“The single most important factor in determining your health is not your parents, or even your environment. It is the quality of decisions that you make every day.” – Dr. Daniel Amen (child and adult psychiatrist, self-help advisor, author and medical director of the Amen Clinic)
Let’s face it: we all know what foods are good for us, we all know we need to exercise, we all know we should quit smoking. We are bombarded with information and advice about how to get healthy. The problem is not a shortage of information. It is implementing it in our own lives on an everyday basis.
In fact, an eight-decade long study found that the single largest biological factor linked with longevity was conscientiousness. What seems like our permanent state of “health” is, in large part, the consequences of a lifetime of decision-making. We might tell ourselves that we’ll make better decisions tomorrow, but bad decisions quickly turn into bad habits. And as we age, the consequences become more and more magnified.
The question then is, how do we help ourselves make better decisions? We all know what we should be doing, but we often act in contradicting ways.
I find that my moments of poorest judgement come when I am in a weakened mental state. Have you ever noticed that you tend to make the laziest, most unwise decisions when you are tired, starving, cranky, stressed, or intoxicated? In these states, reaching for that donut may seem like the only thing that will help you get through your day. It is so easy to justify bad decision-making to ourselves, especially when in the short term, it may be easier or more fun than the alternative. Unfortunately, if we tend to indulge our cravings in this way, we might be asking ourselves 3 months down the line, “Where did those 5 lbs come from?”
There are several steps we can take to prevent ourselves from falling into these weakened states in the first place (in order words, ensuring that our brain is well-equipped to make the best possible decisions):
- Keep your blood sugar stable. Eat high quality, small meals four to five times a day.
- Get 7-8 hours of sleep daily. Six or less hours of sleep decreases blood flow to vital organs, particularly the brain.
- Eliminate toxins. Heavy drinking or drug use will impair your judgment, making you more likely to do things you might not normally. Not to mention, the carbs from alcohol probably aren’t going to make those fitness goals any easier.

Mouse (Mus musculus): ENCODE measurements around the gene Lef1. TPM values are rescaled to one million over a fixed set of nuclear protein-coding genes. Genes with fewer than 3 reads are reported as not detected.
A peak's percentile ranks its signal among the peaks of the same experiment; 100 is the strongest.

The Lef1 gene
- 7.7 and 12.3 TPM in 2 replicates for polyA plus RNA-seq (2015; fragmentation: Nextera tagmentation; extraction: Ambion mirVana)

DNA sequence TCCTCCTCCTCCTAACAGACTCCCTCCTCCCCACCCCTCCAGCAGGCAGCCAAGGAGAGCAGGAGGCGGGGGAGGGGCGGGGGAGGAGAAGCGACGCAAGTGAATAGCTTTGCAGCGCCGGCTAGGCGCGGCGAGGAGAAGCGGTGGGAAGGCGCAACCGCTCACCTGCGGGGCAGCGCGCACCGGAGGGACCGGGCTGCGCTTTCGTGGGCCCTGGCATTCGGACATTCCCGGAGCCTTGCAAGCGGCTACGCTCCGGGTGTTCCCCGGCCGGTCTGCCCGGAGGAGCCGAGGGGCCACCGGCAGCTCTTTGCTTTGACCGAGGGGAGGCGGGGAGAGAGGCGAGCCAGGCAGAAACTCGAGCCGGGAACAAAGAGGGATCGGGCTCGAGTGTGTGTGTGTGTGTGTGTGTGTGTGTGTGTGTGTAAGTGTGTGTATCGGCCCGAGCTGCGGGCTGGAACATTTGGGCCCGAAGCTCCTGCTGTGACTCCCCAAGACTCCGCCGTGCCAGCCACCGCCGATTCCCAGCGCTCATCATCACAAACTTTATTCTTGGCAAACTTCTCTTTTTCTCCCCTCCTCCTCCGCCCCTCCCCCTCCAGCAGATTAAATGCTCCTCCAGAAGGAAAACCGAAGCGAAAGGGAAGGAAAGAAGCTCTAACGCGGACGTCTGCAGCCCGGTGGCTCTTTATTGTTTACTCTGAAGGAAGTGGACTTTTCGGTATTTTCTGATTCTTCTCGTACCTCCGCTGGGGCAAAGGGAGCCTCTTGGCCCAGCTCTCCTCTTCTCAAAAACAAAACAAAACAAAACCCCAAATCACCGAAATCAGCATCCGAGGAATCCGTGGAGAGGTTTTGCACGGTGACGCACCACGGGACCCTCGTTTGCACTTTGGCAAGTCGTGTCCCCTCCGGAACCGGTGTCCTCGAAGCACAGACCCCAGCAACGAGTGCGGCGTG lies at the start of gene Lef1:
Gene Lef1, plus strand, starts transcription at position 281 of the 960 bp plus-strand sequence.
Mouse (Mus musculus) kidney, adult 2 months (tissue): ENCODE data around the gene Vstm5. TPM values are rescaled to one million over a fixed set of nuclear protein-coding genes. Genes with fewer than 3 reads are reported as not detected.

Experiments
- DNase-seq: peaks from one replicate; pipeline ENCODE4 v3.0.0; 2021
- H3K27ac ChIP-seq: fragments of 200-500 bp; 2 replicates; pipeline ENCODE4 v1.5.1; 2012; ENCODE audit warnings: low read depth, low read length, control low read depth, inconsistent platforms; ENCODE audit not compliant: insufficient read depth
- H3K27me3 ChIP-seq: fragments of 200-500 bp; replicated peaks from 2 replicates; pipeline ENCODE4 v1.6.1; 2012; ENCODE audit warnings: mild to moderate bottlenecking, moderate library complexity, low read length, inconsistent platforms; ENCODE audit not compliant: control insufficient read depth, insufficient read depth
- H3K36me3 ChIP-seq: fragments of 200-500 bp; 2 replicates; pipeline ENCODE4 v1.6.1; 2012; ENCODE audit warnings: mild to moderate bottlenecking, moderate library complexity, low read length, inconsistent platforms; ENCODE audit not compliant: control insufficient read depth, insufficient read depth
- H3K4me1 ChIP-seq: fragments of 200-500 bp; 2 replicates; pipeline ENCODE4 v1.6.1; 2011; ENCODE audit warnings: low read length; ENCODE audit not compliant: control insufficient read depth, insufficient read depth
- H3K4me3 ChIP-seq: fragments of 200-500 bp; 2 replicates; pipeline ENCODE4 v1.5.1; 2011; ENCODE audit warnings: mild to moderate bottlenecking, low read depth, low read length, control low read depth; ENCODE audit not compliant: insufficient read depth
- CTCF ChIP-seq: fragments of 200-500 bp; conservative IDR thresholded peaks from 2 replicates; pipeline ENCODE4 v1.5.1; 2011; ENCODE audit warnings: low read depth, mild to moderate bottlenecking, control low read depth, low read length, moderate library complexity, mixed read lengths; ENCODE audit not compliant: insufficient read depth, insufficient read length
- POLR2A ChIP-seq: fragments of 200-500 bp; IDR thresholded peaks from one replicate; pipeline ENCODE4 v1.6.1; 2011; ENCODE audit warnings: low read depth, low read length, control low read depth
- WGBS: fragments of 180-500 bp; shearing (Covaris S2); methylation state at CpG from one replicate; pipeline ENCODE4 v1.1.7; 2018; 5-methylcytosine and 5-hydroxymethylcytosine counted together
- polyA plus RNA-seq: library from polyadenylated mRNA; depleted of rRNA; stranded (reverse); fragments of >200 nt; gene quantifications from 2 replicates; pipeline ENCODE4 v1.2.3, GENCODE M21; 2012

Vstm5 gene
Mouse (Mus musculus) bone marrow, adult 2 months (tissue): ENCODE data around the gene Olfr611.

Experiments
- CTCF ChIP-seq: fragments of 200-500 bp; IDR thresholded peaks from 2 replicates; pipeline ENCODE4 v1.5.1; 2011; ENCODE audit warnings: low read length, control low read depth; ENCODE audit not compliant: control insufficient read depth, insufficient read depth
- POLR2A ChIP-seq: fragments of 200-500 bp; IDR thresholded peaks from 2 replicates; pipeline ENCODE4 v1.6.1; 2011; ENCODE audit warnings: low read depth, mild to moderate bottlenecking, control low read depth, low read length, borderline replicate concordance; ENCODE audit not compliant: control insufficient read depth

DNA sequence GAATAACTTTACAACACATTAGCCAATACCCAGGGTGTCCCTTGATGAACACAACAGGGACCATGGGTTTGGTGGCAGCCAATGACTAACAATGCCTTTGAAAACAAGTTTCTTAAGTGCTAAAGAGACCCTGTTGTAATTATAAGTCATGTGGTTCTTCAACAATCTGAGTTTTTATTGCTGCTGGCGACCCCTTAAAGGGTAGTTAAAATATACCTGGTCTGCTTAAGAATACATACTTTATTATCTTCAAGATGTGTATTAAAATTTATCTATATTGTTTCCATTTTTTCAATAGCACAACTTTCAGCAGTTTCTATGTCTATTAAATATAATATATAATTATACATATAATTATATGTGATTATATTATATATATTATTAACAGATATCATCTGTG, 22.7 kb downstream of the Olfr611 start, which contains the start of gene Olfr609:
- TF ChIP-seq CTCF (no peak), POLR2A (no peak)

- Lose weight. Did you know that the more weight you put on, the smaller and less efficient your brain becomes?
- Meditate. A UCLA study published in March 2012 found that meditators have larger amounts of folding in the brain’s cortex than non-meditators, enabling them to process information more quickly.
- Worry a little bit. The Longevity Project also found that those with the “don’t worry, be happy” philosophy were a little more inclined to slack on their health than those who worried a small amount.
The type of temporary satisfaction we seek by indulging our cravings or weaknesses may provide pleasure in the short-term, but before you reach for that bag of potato chips, ask yourself if the subsequent guilt and regret is worth it.
When I made the commitment to start training for a half marathon, I knew it was going to be physically difficult. What I didn’t anticipate, however, were the emotional hurdles that would inevitably get in my way. That is, life.
I recently went through a tough break-up. When I woke up the morning after, I was emotionally wiped out. I wanted nothing more than to stay in my pajamas all day, hide in my house, and eat chocolate. Inevitably, my half marathon training schedule flashed open on my desktop, reminding me I needed to run 4 miles that day. Naturally, I resisted. I was so laden with mental and emotional stress that I felt drained of all energy and motivation. And in a way, I think I told myself I couldn’t run because I was “in mourning”, and continuing with life as normal would insult the magnitude of the situation.
Even though running always cheers me up, I spent the day moping about and as a result, felt even worse. The next day, I acknowledged how counter-intuitive this kind of behavior was. I knew I needed to force myself into action. I started small: I laced up my shoes. I stepped outside, and I told myself that even if I managed a ten-minute jog, I would be proud of myself. Almost within minutes of being outside, however, my spirits lifted. I ended up running far more than I had anticipated (4 miles at 9 mph – a personal best). When I came back home, though I still felt sad, I felt more empowered to deal with and process those feelings.
When we are going through an emotional low period, whether it’s the loss of a relationship, the loss of a job, or simply being in a funk, getting out the door can be the biggest challenge. We might tell ourselves “I’ll take one day off – it won’t make a difference,” or with feelings of futility, ask ourselves, “What does it even matter anymore?” This kind of thinking is dangerous, however, because exercising not only provides a space for us to process and think through whatever we might be going through, but physically speaking, it releases endorphins. It allows us the freedom to move on with a clearer mind and lighter heart. You don’t have to run that 8K on an especially rough day, but don’t let your emotions keep you inside, as that might simply prolong those negative feelings.
What are your tactics for powering through with tough days? How do you rally the motivation to get out the door?